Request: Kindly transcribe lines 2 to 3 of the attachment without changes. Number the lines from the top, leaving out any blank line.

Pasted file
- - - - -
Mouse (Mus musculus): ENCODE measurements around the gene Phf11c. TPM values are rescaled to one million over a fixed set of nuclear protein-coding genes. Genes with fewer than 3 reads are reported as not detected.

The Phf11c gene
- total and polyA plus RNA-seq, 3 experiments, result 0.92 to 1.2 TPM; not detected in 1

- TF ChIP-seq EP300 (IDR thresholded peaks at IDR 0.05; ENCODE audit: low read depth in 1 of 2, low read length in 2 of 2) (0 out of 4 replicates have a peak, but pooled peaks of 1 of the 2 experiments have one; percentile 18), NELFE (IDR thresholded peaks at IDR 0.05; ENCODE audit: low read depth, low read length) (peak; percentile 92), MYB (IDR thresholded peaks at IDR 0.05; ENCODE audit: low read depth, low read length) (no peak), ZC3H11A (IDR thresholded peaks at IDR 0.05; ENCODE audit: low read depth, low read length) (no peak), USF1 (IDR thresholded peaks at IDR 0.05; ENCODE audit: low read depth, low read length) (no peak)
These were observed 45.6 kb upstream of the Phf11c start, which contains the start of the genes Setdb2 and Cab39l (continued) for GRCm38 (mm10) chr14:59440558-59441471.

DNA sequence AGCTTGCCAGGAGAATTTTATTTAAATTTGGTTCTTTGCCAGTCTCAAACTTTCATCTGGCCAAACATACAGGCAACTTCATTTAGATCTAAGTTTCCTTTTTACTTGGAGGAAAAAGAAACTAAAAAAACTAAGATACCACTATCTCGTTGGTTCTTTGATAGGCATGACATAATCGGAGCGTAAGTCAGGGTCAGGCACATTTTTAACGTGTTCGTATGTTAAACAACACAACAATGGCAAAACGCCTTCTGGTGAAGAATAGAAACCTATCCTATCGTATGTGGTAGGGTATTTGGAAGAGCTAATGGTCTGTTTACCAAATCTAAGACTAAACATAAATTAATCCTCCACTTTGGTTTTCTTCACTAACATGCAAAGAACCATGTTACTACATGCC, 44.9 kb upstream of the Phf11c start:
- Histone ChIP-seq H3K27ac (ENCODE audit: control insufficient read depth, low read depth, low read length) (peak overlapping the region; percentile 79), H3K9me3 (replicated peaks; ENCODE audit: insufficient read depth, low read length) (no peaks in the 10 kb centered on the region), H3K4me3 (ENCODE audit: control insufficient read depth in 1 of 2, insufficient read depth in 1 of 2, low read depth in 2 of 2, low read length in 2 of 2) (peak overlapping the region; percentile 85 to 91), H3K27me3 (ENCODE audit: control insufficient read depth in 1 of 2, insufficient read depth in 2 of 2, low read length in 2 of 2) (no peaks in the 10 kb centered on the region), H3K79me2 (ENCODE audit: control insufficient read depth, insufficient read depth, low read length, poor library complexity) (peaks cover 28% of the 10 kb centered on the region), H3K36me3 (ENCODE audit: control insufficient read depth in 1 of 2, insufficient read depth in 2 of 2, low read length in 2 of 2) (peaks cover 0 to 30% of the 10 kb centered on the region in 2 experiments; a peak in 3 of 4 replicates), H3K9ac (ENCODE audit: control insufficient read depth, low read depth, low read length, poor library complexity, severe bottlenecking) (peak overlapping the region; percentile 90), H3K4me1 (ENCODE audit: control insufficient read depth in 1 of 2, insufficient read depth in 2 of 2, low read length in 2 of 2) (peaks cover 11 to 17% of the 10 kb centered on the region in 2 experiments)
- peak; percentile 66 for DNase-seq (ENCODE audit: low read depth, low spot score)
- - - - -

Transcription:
The Phf11c gene
- total and polyA plus RNA-seq, 3 experiments, result 0.92 to 1.2 TPM; not detected in 1